Prior to the uprising of March 2011, school students all over Syria had to study Ba’ath secular ideology as a core module of the broader subject of qaumiyya (‘nationalism’). Before starting a typical school day, students would gather in their schoolyard to salute the Syrian and Ba’ath flags while chanting ‘long live Assad, long live Ba’ath’. Since the uprising, there have been some radical changes made to this practice. Children in the so-called ‘liberated areas’ (areas that are under the control of the opposition) now start the school day by saluting Salafi and Salafi-Jihadi flags and chanting in praise of the Islamic Caliphate and the prophet Mohamed.
This situation is a prime example of the on-going debate between various theorists of identity and nationalism concerning the role of materialist and symbolic elements in crafting identity and in excluding or including members of a particular community. Materialists, like Ernest Gellner, emphasise the significance of factors such as education and the media in constructing identities. On the other hand, ethno-symbolists like Anthony Smith, argue that only symbols (such as those projected by flags and folk tales) can harness the necessary amount of emotional power for shaping identities.
The aim of this article is to analyse the interaction between education and flags in fostering a Salafi and a Salafi-Jihadi identity among school students aged between eight and seventeen years old in the ‘liberated areas’. I argue that the interaction between both variables plays a significant role in drawing the line between ‘us’ and ‘them’ in Syrian society.
I focus on four cases; two concern Salafi groups (Liwa al-Islam and Ahrar al-Sham) and two concern Salafi-Jihadi groups (Nusra Front and the Islamic State in Iraq and al-Sham). The second part of this article focuses on the attempts of Salafi groups to project their identity by using education and flag; the third part examines the Salafi-Jihadi group’s quest to forge a Jihadi identity using these tools. But we begin with a brief summary of the state of the education system throughout the conflict.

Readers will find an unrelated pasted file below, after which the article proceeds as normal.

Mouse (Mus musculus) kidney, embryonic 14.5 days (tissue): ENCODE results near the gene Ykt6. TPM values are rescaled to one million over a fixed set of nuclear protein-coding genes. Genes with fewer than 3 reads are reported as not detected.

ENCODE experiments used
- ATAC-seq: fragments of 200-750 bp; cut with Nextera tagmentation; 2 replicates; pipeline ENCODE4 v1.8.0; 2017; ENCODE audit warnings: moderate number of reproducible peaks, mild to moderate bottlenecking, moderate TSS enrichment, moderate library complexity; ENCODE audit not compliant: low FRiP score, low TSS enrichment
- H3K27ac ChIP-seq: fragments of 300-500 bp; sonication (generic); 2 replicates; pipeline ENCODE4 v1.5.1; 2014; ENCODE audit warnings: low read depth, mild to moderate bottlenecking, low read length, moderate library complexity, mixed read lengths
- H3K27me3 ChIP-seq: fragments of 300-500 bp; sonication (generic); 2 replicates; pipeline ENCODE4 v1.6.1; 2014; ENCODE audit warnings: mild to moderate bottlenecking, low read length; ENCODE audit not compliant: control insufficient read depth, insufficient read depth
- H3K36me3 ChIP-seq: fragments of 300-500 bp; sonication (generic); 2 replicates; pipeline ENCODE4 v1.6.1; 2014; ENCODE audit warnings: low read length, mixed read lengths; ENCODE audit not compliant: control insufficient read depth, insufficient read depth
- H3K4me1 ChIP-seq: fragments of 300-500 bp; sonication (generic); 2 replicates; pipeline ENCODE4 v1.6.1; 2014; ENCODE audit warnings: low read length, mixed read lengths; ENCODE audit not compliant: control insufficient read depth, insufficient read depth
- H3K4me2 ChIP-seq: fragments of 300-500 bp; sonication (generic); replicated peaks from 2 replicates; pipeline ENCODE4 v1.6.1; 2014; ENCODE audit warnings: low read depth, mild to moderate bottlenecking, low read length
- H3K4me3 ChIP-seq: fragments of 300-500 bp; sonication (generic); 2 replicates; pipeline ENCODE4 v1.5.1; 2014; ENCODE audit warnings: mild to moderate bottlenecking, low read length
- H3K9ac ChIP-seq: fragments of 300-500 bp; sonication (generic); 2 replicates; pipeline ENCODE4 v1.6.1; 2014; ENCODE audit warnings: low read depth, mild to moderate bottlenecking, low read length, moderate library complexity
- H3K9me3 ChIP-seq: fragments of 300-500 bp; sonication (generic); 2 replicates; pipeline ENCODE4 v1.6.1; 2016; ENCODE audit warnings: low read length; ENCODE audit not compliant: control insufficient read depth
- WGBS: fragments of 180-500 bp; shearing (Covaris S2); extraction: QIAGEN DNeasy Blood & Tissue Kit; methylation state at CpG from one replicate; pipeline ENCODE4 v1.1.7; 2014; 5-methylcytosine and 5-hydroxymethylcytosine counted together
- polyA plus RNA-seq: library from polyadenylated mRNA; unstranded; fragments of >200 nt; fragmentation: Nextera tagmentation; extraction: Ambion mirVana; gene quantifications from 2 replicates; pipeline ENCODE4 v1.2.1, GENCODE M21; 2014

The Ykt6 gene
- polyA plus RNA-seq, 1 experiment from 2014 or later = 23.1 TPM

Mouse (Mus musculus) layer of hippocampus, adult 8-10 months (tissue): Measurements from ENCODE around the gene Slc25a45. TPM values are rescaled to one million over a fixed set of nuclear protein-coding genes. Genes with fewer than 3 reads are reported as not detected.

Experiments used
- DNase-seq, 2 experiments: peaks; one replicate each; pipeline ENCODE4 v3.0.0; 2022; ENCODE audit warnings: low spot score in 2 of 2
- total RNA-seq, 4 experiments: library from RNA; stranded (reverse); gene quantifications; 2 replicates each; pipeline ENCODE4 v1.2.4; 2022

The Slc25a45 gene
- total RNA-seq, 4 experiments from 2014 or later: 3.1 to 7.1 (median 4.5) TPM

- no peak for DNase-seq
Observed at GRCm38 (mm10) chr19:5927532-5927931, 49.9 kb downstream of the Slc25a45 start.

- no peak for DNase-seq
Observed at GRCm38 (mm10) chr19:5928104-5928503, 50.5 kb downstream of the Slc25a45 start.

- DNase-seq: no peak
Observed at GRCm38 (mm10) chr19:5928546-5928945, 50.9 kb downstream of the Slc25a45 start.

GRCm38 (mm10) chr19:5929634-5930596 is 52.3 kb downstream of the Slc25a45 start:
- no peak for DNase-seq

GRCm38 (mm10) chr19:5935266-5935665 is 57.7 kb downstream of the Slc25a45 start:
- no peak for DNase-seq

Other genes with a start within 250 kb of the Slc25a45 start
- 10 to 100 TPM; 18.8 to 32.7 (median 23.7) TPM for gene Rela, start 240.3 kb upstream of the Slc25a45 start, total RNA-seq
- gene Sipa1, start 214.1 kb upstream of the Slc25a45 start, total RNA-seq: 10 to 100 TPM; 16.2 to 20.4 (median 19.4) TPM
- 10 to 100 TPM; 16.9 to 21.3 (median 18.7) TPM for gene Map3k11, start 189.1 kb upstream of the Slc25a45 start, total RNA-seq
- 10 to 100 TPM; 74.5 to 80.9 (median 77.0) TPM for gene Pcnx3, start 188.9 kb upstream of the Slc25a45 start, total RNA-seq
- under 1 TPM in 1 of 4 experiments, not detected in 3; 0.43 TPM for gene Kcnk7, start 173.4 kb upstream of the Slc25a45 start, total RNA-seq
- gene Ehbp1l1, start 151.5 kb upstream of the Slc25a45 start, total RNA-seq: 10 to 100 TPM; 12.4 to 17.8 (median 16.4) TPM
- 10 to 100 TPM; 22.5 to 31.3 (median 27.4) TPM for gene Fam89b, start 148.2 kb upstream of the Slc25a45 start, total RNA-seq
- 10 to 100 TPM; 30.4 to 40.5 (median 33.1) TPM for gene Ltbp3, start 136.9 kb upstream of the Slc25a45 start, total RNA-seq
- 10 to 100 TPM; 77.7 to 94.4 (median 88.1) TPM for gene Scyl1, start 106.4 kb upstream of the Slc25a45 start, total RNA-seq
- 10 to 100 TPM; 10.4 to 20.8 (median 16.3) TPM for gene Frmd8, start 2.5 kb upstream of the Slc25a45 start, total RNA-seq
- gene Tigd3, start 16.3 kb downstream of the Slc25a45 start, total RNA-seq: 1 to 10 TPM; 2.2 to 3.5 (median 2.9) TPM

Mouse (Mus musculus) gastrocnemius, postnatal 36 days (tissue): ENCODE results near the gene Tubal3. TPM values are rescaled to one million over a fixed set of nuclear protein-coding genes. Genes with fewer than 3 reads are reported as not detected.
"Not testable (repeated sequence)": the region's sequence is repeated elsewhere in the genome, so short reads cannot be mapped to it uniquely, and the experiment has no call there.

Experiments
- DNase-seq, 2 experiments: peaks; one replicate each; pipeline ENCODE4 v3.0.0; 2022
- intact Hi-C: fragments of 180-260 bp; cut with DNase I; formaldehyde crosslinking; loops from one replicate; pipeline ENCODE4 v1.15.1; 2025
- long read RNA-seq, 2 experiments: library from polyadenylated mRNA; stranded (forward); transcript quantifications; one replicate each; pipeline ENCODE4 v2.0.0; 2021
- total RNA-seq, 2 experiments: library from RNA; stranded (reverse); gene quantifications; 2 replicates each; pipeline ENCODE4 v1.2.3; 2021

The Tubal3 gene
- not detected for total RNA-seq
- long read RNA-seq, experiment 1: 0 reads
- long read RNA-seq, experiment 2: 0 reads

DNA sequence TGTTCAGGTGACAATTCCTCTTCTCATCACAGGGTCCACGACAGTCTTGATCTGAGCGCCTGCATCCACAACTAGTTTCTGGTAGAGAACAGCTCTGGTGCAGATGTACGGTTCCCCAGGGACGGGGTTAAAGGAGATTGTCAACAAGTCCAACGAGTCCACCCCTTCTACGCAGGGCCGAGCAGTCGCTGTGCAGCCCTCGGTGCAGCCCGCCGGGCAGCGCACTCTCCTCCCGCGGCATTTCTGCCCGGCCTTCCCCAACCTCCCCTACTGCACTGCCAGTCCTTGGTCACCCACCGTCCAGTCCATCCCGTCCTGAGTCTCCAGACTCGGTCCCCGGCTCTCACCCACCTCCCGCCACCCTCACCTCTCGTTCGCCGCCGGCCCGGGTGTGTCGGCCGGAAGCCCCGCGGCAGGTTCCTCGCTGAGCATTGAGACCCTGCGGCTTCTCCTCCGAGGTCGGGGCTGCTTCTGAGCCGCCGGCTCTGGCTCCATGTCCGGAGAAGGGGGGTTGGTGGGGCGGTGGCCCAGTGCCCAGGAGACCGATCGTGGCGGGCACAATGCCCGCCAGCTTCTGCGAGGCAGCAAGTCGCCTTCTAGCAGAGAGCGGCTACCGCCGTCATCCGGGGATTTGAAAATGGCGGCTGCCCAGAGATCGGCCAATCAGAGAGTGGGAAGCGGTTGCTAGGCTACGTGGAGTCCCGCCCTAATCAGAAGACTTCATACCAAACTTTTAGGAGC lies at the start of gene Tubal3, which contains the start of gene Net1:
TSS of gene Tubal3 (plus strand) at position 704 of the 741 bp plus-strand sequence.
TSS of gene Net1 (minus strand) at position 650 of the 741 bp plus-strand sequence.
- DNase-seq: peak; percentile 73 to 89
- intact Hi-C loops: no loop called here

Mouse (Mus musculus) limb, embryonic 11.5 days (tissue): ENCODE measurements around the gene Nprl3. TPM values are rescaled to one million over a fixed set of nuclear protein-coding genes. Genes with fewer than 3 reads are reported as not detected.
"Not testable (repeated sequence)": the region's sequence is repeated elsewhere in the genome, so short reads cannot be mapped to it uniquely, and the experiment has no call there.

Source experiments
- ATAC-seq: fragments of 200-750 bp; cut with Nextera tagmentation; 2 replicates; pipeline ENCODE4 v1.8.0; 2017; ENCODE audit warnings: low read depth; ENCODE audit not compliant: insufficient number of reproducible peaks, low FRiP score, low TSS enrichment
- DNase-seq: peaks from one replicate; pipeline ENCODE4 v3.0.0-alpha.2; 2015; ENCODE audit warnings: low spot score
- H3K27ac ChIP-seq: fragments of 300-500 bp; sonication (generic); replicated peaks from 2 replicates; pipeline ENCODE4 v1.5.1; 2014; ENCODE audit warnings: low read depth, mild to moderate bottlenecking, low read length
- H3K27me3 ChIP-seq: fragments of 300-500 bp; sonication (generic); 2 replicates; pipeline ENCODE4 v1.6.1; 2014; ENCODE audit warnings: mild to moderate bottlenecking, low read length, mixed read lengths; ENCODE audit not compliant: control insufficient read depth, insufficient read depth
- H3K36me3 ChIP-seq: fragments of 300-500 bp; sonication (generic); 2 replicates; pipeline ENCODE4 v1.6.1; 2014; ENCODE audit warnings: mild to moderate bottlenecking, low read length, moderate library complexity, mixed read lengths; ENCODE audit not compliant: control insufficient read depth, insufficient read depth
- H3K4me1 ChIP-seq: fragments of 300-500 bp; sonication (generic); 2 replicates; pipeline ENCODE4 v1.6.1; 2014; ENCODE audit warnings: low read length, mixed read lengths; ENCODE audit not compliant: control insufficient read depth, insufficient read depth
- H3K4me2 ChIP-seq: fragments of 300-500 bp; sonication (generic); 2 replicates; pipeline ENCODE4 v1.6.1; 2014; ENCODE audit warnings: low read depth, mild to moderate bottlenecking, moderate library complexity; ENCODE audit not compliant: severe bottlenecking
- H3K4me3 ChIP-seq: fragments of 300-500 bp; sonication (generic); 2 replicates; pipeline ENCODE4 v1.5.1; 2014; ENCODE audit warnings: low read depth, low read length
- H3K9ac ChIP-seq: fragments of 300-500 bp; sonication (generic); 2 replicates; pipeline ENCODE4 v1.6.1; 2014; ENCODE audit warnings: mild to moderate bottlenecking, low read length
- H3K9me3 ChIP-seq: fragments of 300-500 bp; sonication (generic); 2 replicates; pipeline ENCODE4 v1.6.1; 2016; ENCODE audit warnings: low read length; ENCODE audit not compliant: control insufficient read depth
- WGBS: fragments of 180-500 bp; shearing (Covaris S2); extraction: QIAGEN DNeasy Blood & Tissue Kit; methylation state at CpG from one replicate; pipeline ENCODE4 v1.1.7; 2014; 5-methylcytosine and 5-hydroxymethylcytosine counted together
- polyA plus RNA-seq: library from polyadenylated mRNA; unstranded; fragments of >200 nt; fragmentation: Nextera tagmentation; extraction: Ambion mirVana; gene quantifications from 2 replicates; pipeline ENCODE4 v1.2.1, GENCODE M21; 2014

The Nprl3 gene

Syria’s future generation: vulnerable to violent polarisation
In March 2013, the United Nations Children’s Fund (UNICEF) issued a detailed report, entitled ‘Syria’s Children: a lost generation?’ In this report, UNICEF warns that Syria’s current state of conflict is pushing future generations to the very brink of the abyss. The report revealed that one in every five schools in Syria has been destroyed and that half of the affected population are children. Moreover, Islamist militias in particular are conscripting hundreds of children who are supposed to be in classrooms. The report went on to argue that “[Children’s] dreams and opportunities for the future are being lost…and their views of their neighbours are coloured in ways that can create future generations of self-perpetuating violence.”
UNICEF is providing educational aid in a few of the more accessible areas in Syria, as well as in refugee camps in the neighbouring countries of Lebanon, Turkey, Iraq and Jordan. Nevertheless, this aid is limited to supplying educational tools and building makeshift schools, rather than managing the educational process per se.